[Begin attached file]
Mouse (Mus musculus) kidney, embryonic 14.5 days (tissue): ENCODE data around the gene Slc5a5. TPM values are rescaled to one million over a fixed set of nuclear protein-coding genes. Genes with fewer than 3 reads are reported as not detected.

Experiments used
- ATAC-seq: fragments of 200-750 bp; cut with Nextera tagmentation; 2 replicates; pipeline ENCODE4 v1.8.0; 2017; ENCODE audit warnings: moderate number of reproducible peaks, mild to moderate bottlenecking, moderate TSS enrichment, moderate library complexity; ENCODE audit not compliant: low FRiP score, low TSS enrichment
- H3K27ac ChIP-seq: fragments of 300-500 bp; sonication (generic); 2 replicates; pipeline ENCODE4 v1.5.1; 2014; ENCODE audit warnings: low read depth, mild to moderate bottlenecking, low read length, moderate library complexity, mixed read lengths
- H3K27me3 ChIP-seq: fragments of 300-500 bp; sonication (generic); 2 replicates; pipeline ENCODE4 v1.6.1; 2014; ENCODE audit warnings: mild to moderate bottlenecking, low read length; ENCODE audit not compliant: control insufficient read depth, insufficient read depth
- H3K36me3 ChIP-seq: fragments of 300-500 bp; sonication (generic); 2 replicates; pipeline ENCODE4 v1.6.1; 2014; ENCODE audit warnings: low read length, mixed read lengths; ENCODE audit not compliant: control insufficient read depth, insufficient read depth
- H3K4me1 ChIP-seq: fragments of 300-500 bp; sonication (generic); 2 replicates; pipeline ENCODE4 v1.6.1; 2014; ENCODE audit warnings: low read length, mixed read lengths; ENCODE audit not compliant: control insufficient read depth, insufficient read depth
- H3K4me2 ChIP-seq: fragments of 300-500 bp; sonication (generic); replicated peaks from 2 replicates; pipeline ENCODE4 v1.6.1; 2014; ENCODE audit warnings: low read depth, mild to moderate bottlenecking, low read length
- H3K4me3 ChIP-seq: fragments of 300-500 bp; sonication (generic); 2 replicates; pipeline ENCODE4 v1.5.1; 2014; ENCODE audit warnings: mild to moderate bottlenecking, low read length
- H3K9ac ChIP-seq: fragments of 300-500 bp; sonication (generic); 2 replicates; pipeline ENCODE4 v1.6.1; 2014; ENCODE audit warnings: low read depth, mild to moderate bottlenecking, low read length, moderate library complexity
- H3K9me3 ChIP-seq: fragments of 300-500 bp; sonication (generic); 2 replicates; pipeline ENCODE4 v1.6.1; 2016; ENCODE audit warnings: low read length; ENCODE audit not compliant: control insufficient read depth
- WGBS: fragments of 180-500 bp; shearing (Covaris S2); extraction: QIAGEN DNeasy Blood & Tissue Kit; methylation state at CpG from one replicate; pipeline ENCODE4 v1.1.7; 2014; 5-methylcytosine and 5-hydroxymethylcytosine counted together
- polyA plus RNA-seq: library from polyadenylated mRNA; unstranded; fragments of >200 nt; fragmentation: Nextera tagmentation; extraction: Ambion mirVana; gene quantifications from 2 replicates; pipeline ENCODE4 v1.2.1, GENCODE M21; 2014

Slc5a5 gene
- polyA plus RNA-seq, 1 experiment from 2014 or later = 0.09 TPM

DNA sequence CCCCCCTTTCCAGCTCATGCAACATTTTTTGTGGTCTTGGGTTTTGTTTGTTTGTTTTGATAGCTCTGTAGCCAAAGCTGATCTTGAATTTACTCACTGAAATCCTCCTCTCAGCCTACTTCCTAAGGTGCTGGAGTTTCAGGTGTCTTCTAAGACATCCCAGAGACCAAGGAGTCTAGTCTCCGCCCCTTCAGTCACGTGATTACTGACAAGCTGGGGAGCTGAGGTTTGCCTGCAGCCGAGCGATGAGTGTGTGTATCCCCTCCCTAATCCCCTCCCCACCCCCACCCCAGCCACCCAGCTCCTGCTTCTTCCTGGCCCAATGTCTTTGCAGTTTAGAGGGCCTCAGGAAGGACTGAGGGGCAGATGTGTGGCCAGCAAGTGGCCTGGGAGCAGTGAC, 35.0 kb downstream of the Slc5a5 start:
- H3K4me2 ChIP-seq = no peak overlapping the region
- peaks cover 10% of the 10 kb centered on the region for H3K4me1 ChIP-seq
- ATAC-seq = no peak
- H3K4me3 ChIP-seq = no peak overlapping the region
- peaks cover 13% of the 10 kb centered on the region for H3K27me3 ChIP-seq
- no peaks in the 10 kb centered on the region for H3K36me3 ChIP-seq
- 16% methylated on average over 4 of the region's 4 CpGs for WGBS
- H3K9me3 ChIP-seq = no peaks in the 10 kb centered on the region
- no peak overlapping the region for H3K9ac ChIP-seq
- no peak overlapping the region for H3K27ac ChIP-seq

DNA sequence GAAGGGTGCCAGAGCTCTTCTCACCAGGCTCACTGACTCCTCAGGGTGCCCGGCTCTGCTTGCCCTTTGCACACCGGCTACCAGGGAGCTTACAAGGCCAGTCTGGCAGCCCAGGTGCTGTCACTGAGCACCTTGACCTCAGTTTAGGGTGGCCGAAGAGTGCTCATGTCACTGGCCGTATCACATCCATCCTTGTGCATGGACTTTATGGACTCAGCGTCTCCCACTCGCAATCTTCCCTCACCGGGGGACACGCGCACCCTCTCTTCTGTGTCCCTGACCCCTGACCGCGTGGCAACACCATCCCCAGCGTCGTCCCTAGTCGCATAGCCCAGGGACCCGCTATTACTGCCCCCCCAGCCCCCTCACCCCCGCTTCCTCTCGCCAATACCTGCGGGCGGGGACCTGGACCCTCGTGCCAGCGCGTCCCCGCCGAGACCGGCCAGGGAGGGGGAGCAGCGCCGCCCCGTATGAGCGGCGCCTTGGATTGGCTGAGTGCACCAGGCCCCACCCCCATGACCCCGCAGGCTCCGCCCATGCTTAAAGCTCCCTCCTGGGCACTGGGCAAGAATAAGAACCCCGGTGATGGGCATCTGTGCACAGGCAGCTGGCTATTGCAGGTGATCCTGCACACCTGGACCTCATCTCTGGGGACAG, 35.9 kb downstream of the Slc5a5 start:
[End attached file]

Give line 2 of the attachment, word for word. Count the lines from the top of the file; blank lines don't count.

Experiments used